Sketch: What hope for democracy when consensus breaks out?

Share
Related Topics

It is not the proper function of politicians to agree. Yes, the public disapproves when they argue, but that is what they supposed to do in a democracy. If you wanted to watch politicians agreeing, you could have tuned into the 18th Congress of the Chinese Communist Party a fortnight ago.

But agree they did. George Osborne had done a good job of preventing the name of the new Governor of the Bank of England from leaking to the press, so for once, MPs heard it first. They loved that. It made them feel that the Chancellor thinks that they matter. Piling on the flattery, Mr Osborne also announced that the new Governor, Mark Carney, is prepared to be questioned by the Treasury select committee before taking up in the job, as if MPs were part of the decision-making progress.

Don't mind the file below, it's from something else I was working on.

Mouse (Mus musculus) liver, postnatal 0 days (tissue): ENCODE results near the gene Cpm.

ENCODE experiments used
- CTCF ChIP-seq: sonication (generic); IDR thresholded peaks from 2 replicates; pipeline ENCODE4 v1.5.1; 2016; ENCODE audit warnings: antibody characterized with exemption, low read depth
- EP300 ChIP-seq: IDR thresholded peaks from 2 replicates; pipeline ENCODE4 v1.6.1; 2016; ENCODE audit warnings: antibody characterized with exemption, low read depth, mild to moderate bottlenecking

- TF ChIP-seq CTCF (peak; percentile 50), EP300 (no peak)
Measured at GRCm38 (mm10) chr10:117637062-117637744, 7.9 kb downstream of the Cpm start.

Moreover, Ed Balls was so pleased that someone he knows has landed an important job that he abandoned his usual role of sitting on the front bench making annoying hand gestures to wind up ministers. Instead, he praised the Chancellor.

As he spoke, you could see John Redwood, the brains of the Tory party's anti-EU, free-market wing, nodding in agreement. George Osborne was so pleased he talked about wanting to bottle up this consensus for future use. When all the politicians agree like this, it can only portend disaster.

After the Chancellor – or Posh Boy Two, as Nadine Dorries thinks of him – came the turn of Posh Boy One. David Cameron reporting back from a Brussels summit ought to be an occasion for faction-fighting all round, with the Prime Minister receiving at least as much aggro from his own side as from the Opposition, but it just was not like that. Mr Cameron had left Brussels without signing an agreement that nobody thought he should have signed. Ed Miliband did his half-hearted best to disagree, but there was nothing much to disagree about.